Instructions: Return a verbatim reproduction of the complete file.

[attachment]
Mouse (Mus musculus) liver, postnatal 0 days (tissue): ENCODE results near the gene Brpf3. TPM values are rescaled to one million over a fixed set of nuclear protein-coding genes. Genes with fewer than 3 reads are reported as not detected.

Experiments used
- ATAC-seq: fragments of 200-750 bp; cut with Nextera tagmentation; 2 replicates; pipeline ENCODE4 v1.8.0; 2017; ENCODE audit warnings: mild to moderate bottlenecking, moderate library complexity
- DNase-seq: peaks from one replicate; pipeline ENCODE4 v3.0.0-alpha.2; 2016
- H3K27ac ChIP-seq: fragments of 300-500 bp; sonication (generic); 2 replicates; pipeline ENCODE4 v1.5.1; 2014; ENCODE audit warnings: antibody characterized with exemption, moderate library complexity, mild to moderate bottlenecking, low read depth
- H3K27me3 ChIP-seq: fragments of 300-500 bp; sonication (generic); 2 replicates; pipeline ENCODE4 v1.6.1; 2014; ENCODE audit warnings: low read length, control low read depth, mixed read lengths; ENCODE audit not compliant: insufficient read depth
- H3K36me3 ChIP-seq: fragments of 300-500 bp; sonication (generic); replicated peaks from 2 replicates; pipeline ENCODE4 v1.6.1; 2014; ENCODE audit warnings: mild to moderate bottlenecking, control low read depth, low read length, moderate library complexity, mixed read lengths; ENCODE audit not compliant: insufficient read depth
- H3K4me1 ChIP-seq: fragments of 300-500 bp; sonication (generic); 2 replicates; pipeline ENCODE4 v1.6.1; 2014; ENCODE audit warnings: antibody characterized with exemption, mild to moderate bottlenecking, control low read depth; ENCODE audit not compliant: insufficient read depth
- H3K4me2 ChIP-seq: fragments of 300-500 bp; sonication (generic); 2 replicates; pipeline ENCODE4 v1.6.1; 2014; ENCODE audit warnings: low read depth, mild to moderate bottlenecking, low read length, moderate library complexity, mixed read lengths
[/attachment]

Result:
Mouse (Mus musculus) liver, postnatal 0 days (tissue): ENCODE results near the gene Brpf3. TPM values are rescaled to one million over a fixed set of nuclear protein-coding genes. Genes with fewer than 3 reads are reported as not detected.

Experiments used
- ATAC-seq: fragments of 200-750 bp; cut with Nextera tagmentation; 2 replicates; pipeline ENCODE4 v1.8.0; 2017; ENCODE audit warnings: mild to moderate bottlenecking, moderate library complexity
- DNase-seq: peaks from one replicate; pipeline ENCODE4 v3.0.0-alpha.2; 2016
- H3K27ac ChIP-seq: fragments of 300-500 bp; sonication (generic); 2 replicates; pipeline ENCODE4 v1.5.1; 2014; ENCODE audit warnings: antibody characterized with exemption, moderate library complexity, mild to moderate bottlenecking, low read depth
- H3K27me3 ChIP-seq: fragments of 300-500 bp; sonication (generic); 2 replicates; pipeline ENCODE4 v1.6.1; 2014; ENCODE audit warnings: low read length, control low read depth, mixed read lengths; ENCODE audit not compliant: insufficient read depth
- H3K36me3 ChIP-seq: fragments of 300-500 bp; sonication (generic); replicated peaks from 2 replicates; pipeline ENCODE4 v1.6.1; 2014; ENCODE audit warnings: mild to moderate bottlenecking, control low read depth, low read length, moderate library complexity, mixed read lengths; ENCODE audit not compliant: insufficient read depth
- H3K4me1 ChIP-seq: fragments of 300-500 bp; sonication (generic); 2 replicates; pipeline ENCODE4 v1.6.1; 2014; ENCODE audit warnings: antibody characterized with exemption, mild to moderate bottlenecking, control low read depth; ENCODE audit not compliant: insufficient read depth
- H3K4me2 ChIP-seq: fragments of 300-500 bp; sonication (generic); 2 replicates; pipeline ENCODE4 v1.6.1; 2014; ENCODE audit warnings: low read depth, mild to moderate bottlenecking, low read length, moderate library complexity, mixed read lengths